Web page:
Filling the need for trusted information on national health issues…

Medicaid Moving Ahead in Uncertain Times: Results from a 50-State Medicaid Budget Survey for State Fiscal Years 2017 and 2018

Managed Care Initiatives

Key Section Findings
Managed care is the predominant delivery system for Medicaid in most states. Among the 39 states with comprehensive risk-based managed care organizations (MCOs), 29 states reported that 75 percent or more of their Medicaid beneficiaries were enrolled in MCOs as of July 1, 2017. Because of nearly full MCO saturation in most MCO states, only a few states reported actions to increase MCO enrollment. Although many states still carve-out behavioral health services from MCO contracts, movement to carve-in these services continues. Nearly all states have managed care quality initiatives in place such as pay for performance or capitation withholds.
What to watch:
  • Twenty-six of the 39 MCO states reported that they plan to use authority to receive federal matching funds for adults receiving inpatient psychiatric or substance use disorder (SUD) treatment in an institution for mental disease (IMD) for no more than 15 days a month included in the 2016 managed care regulations. Close to half of MCO states reported that the day limit is insufficient to meet acute inpatient or residential treatment needs for those with serious mental illness (SMI) or SUD.1
  • States are using MCO arrangements to increase attention to the social determinants of health and to promote value-based payment. States are increasingly requiring MCOs to screen beneficiaries for social needs (19 states in FY 2017 and 2 additional states in FY 2018); to provide care coordination pre-release to incarcerated individuals (6 states in FY 2017 and 1 additional state in FY 2018); and to use alternative payment models (APMs) to reimburse providers (13 states in FY 2017 set a target percentage of MCO provider payments that must be in an APM and 9 additional states plan to set targets in FY 2018).

Tables 4 through 8 include more detail on the populations covered under managed care (Tables 4 and 5), behavioral health services covered under MCOs (Table 6), managed care quality initiatives (Table 7), and minimum Medical Loss Ratio (MLR) policies (Table 8).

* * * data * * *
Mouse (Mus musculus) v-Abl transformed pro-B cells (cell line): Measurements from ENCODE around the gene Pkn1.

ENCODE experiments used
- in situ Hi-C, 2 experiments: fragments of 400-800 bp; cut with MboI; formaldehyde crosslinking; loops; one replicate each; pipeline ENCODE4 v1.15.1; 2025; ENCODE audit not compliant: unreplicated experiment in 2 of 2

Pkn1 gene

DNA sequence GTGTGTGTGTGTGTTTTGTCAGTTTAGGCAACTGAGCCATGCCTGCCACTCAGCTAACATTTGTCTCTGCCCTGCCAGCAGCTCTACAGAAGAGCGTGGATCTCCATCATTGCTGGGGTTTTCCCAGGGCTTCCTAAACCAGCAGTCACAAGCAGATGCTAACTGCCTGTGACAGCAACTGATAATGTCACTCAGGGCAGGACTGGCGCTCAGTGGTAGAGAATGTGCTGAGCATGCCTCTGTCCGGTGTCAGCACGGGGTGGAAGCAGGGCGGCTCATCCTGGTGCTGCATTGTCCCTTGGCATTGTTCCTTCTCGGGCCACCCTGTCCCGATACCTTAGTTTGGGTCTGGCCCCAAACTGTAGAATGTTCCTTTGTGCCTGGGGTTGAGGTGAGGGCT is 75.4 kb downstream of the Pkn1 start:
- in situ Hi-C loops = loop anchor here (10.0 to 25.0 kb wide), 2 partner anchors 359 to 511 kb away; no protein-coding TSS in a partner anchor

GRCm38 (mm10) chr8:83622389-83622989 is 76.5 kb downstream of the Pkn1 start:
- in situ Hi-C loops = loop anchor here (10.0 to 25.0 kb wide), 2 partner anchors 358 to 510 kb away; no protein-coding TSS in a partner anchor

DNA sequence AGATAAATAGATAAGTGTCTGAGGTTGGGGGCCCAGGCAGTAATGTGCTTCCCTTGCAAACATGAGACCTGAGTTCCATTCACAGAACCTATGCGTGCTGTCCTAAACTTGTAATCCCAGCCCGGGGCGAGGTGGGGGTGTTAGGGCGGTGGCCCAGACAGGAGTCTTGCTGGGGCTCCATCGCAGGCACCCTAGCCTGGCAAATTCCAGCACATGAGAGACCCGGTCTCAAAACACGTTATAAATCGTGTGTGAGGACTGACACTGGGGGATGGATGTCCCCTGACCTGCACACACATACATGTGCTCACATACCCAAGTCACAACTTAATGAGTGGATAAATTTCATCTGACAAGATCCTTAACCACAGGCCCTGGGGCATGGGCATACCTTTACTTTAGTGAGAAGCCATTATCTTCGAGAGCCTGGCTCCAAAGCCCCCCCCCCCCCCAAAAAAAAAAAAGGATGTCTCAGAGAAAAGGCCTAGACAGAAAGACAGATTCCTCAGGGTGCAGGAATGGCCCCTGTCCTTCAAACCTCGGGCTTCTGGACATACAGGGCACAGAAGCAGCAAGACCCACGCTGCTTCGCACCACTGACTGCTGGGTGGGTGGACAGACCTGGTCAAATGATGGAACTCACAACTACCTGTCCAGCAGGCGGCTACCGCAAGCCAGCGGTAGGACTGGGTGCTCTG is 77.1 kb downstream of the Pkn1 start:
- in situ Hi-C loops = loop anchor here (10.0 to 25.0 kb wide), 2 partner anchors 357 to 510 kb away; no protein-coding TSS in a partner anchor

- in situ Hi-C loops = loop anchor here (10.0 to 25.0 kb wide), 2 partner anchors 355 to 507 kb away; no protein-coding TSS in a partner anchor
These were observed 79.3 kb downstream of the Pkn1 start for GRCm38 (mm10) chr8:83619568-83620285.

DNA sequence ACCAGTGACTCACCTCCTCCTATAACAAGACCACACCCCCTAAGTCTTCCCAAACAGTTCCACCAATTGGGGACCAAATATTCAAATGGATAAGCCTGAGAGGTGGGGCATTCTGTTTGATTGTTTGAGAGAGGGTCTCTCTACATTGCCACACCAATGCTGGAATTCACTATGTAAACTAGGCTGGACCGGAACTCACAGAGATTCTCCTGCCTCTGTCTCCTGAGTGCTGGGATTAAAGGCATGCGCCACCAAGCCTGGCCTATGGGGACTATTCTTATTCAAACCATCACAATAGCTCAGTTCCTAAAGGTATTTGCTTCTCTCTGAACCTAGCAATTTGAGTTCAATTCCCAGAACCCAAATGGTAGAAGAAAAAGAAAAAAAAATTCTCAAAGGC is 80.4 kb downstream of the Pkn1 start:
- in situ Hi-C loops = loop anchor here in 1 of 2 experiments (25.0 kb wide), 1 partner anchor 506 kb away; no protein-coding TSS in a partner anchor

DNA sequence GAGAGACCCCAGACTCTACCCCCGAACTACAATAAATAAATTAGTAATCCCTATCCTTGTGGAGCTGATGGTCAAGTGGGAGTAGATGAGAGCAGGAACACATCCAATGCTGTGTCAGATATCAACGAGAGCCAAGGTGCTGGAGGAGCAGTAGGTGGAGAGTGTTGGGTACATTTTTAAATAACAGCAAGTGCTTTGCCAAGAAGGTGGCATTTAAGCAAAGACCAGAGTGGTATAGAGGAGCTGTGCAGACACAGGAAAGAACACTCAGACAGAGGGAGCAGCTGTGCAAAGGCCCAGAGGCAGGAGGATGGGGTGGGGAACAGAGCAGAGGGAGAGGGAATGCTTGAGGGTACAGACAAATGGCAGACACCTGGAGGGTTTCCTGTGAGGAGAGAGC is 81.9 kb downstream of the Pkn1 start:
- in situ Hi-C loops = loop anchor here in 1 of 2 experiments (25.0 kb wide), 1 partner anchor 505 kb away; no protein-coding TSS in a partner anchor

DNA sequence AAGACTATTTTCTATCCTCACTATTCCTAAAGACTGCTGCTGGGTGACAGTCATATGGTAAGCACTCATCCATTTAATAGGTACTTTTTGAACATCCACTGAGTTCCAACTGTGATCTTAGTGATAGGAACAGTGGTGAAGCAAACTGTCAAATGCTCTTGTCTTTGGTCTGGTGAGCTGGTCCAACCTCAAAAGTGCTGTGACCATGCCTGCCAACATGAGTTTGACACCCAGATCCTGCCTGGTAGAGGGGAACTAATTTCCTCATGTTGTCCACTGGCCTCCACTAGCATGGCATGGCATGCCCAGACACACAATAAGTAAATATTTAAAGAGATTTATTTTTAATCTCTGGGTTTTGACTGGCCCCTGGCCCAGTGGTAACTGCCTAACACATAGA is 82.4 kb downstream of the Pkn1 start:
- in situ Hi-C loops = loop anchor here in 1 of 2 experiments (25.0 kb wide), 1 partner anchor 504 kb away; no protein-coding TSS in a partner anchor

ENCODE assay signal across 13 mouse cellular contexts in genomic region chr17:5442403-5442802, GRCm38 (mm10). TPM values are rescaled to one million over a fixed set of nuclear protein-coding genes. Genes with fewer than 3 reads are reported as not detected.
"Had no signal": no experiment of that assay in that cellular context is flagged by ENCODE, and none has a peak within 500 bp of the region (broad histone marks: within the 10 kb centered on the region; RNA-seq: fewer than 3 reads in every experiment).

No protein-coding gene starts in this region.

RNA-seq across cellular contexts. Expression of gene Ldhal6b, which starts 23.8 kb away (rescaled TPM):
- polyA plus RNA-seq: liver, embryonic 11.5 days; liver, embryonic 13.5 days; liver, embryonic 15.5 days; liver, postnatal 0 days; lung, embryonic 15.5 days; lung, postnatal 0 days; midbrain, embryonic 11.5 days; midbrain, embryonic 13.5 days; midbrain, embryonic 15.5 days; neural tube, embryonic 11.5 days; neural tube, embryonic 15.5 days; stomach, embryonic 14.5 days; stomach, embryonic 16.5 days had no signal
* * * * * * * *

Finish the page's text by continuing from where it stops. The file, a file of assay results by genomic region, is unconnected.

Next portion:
The Centers for Medicare and Medicaid Services (CMS) issued a final rule on managed care in Medicaid and CHIP in April 2016. The new rule represents a major revision and modernization of federal regulations in this area.2 3 On June 30, 2017, CMS released an Informational Bulletin4 indicating they would use “enforcement discretion” to work with states on achieving compliance with the new managed care regulations, except for specific areas that “have significant federal fiscal implications.”

Managed care remains the predominant delivery system for Medicaid in most states. As of July 2017, all states except three – Alaska, Connecticut,5 and Wyoming– had some form of managed care in place, unchanged from July 2016. The number of states contracting with comprehensive risk-based managed care organizations (MCOs) (39 states) or operating a Primary Care Case Management (PCCM) program (16 states) as of July 2017 also remained unchanged from the prior year. PCCM is a managed fee-for-service (FFS) based system in which beneficiaries are enrolled with a primary care provider who is paid a small monthly fee to provide case management services in addition to primary care.

Of the 48 states that operate some form of managed care, seven operate both MCOs and a PCCM program while 32 states operate MCOs only and nine states operate PCCM programs only6 (Figure 2). Wyoming, one of the three states without any managed care (i.e., without either MCOs or a PCCM program), does operate a limited-benefit risk-based prepaid health plan (PHP). In total, 25 states (including Wyoming) contracted with one or more PHPs to provide Medicaid benefits including, behavioral health care, dental care, vision care, non-emergency medical transportation (NEMT), or long-term services and supports (LTSS).

Figure 2: Comprehensive Medicaid Managed Care Models in the States, 2017

Populations Covered by Risk-Based Managed Care

The share of Medicaid beneficiaries enrolled in MCOs or PCCM programs or remaining in FFS for their acute care varies widely by state. However, the share of Medicaid beneficiaries enrolled in MCOs has steadily increased as states have expanded their managed care programs to new regions and new populations and made MCO enrollment mandatory for additional eligibility groups. This year’s survey showed continued modest growth. The survey asked states to indicate the approximate share of specific Medicaid populations who receive their acute care in MCOs, PCCM programs, and FFS. As shown in Figure 3, among the 39 states with MCOs, 29 states reported that 75 percent or more of their Medicaid beneficiaries were enrolled in MCOs as of July 1, 2017 (up from 28 states in last year’s survey), including four of the five states with the largest total Medicaid enrollment. These four states (California, New York, Texas, and Florida) account for nearly four out of every 10 Medicaid beneficiaries across the country (Figure 3 and Table 4).7